Male fish are taking longer to be "feminized" by chemical contaminants that act as hormone disrupters in Colorado's Boulder Creek following the upgrade of a wastewater treatment plant in Boulder in 2008, according to a new study led by the University of Colorado at Boulder.
But the problem of fish feminization -- which causes males to develop characteristics of females and to decline in numbers -- is a global one that is growing as a result of increasing chemicals like natural human reproductive steroids, pharmaceuticals, cosmetics, shampoos and soaps making their way into waterways, said CU-Boulder Professor David Norris, who led the study.
Norris, a professor of integrative physiology at CU-Boulder, said the multimillion-dollar general upgrade of the Boulder Wastewater Treatment plant northeast of Boulder, Colo., designed to solve multiple problems has had a dramatic effect on delaying symptoms of male fish feminization. The team compared fish populations below the wastewater treatment plant on Boulder Creek in 2006 before it had upgraded and again after the upgrade had been completed.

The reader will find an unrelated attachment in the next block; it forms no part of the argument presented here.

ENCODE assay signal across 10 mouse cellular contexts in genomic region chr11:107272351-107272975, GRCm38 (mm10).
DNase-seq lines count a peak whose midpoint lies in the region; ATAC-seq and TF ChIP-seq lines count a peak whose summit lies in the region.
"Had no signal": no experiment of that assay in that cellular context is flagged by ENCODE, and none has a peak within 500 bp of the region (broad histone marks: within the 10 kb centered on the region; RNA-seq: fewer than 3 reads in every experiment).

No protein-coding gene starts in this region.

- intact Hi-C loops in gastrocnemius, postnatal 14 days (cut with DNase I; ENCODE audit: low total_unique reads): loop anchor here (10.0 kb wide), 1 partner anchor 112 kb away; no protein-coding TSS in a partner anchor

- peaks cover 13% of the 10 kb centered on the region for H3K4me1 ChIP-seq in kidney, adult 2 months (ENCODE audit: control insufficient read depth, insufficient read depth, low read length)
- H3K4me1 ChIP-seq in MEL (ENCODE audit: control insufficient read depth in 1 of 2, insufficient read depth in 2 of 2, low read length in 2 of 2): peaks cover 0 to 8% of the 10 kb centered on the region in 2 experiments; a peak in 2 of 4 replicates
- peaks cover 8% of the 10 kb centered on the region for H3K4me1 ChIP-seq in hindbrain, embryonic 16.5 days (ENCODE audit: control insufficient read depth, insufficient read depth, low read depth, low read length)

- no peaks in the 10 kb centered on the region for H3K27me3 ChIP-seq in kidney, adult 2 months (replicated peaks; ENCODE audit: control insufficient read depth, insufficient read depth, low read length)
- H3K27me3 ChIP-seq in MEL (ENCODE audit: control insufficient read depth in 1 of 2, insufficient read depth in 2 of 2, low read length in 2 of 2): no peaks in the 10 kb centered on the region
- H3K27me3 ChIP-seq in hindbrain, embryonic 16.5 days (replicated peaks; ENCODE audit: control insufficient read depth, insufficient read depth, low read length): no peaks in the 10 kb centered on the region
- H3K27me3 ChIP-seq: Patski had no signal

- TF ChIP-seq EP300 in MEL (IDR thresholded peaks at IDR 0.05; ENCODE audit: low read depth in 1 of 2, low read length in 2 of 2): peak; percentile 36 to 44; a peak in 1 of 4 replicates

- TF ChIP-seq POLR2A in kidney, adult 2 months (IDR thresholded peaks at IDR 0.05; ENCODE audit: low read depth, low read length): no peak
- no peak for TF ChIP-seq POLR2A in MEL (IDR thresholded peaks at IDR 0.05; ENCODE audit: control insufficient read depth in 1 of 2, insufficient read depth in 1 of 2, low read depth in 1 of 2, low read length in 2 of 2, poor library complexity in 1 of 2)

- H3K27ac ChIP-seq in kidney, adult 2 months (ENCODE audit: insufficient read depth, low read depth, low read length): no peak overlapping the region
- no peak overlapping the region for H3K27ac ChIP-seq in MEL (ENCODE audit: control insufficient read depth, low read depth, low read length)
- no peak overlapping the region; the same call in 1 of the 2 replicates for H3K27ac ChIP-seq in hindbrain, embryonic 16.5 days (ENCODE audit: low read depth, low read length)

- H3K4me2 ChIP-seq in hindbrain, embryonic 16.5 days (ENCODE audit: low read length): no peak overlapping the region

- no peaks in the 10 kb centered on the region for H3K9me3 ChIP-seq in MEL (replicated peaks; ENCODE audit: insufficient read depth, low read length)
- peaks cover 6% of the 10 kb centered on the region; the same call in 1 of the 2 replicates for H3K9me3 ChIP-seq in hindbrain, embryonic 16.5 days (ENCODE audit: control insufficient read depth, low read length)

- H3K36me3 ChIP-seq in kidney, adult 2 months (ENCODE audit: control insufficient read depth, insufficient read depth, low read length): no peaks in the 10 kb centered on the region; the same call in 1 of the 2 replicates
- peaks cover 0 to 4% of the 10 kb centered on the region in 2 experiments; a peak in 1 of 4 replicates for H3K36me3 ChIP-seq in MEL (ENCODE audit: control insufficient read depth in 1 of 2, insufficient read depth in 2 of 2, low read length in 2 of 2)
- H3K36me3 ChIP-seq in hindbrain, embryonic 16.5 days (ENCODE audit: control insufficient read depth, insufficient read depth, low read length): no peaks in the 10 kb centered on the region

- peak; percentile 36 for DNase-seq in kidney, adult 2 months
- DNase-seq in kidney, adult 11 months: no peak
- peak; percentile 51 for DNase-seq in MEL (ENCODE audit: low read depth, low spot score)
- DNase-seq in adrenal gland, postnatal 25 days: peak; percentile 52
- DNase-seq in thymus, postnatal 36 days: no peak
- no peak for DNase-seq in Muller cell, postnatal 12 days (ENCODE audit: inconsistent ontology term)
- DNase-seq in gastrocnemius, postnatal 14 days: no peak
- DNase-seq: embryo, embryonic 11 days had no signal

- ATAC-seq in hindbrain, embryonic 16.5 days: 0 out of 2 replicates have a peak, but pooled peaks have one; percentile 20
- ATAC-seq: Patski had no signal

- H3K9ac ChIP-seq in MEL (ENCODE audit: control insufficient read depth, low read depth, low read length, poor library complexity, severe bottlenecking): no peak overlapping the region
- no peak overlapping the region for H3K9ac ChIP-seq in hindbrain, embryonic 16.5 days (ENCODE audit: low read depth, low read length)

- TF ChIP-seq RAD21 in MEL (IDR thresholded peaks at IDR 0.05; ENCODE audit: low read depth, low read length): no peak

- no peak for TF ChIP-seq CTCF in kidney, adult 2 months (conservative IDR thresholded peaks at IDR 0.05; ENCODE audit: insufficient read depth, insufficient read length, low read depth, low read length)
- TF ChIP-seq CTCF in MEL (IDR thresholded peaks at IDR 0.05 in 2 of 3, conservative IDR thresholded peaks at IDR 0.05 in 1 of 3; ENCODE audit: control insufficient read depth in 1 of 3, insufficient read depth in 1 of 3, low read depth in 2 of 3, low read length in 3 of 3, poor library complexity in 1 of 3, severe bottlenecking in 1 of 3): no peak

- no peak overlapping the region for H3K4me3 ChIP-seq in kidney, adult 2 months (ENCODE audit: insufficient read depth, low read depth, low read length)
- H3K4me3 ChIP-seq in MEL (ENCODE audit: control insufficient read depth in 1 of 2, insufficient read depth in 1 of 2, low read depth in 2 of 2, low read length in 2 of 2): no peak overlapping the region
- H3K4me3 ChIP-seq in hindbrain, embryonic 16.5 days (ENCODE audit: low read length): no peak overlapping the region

Norris participated in a press briefing at the Endocrine Society's 92nd annual meeting held June 19-22 in San Diego. Other team members included Alan Vajda of the University of Colorado Denver, Ashley Bolden and John Woodling of CU-Boulder, Larry Barber of the U.S. Geological Survey's Water Resource Division in Boulder and Heiko Schoenfuss of St. Cloud University in Minnesota.
In the 2006 study Norris and his colleagues used a mobile fish exposure facility situated on Boulder Creek northeast of Boulder that collected both water from upstream of the plant and effluent water directly from the treatment plant. After exposure to equal parts of effluent and upstream water for only seven days, adult male fathead minnows became feminized, looking and acting like females and showing elevated levels of a protein known as vitellogenin that is no
|Contact: David Norris|
University of Colorado at Boulder